This post expands on the previous one about how the major parties switched their orientation. From the beginning, it has not been simple to determine whether Americans, or any particular American, was liberal or conservative.
In this discussion it is useful to stick to left/right, even though those terms did not come into use until the seting arrangements at the French National Assembly in the 1790s provided a handy discriminator. Rather than trying to tease out whether a party (or a person) is authoritarian/permissive; creditor/debtor etc., the general tendencies left/right serve well.
The draft constitution presented to the 13 states in 1787 was novel and frightening to foreign eyes, and radical to almost all of them. But that was not how the drafters saw it.
In world terms, the U.S. Constitution was (and is) radical and liberal — notably, it is the attempt by a society to govern itself via an elected magistrate rather than an anointed king, and without a state religion — or any kind of religion at all.
There were some partial models, of which the most relevant contemporary ones were the Dutch and Venetian republics. (There were other king-less governments in Europe, as in Switzerland; and there is a myth that the American constitution was based on Indian practice, but neither in structure, philosophy nor in goals does the U.S Constitution have anything to do with the convocations of the Five [or Six] Nations.)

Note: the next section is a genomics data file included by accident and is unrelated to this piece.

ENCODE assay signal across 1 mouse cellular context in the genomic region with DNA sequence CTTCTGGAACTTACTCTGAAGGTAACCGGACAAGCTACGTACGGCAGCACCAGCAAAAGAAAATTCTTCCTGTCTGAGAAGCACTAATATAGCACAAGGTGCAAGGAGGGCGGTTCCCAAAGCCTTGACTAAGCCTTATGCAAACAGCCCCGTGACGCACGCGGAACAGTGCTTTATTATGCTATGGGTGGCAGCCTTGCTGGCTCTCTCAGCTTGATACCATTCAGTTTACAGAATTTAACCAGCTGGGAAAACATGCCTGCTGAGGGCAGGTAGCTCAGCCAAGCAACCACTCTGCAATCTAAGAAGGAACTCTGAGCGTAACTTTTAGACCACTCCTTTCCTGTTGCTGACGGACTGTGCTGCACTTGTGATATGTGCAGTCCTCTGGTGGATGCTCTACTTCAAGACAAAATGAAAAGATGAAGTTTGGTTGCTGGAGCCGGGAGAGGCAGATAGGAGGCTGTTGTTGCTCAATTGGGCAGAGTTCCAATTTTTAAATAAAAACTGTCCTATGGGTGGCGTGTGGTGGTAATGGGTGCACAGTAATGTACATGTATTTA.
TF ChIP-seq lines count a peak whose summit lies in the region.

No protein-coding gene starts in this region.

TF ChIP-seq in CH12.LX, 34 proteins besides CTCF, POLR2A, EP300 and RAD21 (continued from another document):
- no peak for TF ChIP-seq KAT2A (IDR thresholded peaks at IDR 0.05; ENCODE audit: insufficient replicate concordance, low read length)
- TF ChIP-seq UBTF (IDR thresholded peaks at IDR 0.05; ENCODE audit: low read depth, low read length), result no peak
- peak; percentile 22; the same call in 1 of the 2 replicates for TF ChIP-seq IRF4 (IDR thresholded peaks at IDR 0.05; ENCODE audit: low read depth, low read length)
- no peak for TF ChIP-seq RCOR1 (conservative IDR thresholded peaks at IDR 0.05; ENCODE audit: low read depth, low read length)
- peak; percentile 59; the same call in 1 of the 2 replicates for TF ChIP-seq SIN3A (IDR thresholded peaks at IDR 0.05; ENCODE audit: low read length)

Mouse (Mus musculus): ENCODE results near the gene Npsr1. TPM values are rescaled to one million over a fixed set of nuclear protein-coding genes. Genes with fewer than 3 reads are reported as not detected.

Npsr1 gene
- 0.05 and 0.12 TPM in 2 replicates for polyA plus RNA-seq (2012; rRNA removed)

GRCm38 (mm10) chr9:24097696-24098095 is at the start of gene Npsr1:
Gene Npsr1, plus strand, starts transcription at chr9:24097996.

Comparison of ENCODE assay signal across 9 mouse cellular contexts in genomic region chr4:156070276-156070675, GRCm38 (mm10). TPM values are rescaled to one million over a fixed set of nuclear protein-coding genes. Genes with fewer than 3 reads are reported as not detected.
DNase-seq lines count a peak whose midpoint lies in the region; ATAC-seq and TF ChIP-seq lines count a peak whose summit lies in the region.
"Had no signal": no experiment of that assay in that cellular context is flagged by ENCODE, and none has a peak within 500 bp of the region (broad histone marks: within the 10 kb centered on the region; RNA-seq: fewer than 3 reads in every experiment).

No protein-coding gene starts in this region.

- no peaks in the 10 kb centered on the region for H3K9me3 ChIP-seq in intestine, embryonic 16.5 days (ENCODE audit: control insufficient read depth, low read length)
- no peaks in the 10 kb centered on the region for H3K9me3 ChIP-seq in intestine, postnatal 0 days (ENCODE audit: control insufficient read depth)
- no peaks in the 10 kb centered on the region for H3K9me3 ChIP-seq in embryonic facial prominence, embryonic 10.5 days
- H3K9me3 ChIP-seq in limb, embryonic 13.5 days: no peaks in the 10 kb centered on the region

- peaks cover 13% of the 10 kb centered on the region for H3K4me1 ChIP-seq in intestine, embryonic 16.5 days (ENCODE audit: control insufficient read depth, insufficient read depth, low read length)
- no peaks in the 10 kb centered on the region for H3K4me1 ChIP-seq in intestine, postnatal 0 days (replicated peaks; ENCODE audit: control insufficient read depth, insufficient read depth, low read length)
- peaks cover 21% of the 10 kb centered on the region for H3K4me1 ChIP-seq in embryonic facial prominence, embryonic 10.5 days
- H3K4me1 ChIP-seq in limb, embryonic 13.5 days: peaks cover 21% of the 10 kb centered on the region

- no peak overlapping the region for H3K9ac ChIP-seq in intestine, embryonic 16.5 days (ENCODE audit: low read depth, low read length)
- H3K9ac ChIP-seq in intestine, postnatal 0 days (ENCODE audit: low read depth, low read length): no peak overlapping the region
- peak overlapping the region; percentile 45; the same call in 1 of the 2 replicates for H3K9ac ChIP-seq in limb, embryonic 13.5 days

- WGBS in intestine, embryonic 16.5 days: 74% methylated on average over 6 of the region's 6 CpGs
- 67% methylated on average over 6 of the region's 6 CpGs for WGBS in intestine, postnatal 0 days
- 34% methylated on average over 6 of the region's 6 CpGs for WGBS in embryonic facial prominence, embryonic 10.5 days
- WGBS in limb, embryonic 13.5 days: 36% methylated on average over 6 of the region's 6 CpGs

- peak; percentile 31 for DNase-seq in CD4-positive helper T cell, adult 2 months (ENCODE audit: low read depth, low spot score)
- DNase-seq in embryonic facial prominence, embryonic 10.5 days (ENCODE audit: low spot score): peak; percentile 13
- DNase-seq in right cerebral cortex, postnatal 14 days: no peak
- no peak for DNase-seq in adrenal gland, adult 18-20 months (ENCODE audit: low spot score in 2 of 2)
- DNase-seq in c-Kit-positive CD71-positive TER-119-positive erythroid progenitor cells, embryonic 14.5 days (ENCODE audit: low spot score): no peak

However, the foreign model of most importance to the Framers was the Roman Republic, something that most of them had studied in detail (and in Latin).
The models of most importance were the several state constitutions. Every state had rewritten its constitution in the years before the Philadelphia convention, some more than once; and the convention presents a unique example of a constitution being written by men who had had long experience of writing and then trying to govern with other constitutions.
This can most easily be seen in Article VI, where religion is written out of the government. The Framers had had bad experiences with religion.
However radical the American organic law appeared elsewhere, to the men who wrote it, it was conservative.
By 1787, Europeans had been occupying the Atlantic seaboard for seven generations, and the men who wrote the Constitution were conscious that their great, great, great grandfathers had had, as Lincoln later put it, brought forth a new nation.
Though beholden to the British Crown and Parliament, distance and distaste had allowed the colonists to establish and operate local government much as they wished. King’s agents there were, but few and easy to evade.
Thus, to American sensibilities, elected magistrates, elected assemblies, a more even suffrage, relative freedom from excisemen etc. were customary, not revolutionary. The Patriots revolted to preserve what they had, not to create a new polity.
We are now 16 generations into that liberal experiment. Nearly half the electorate deems it a failure.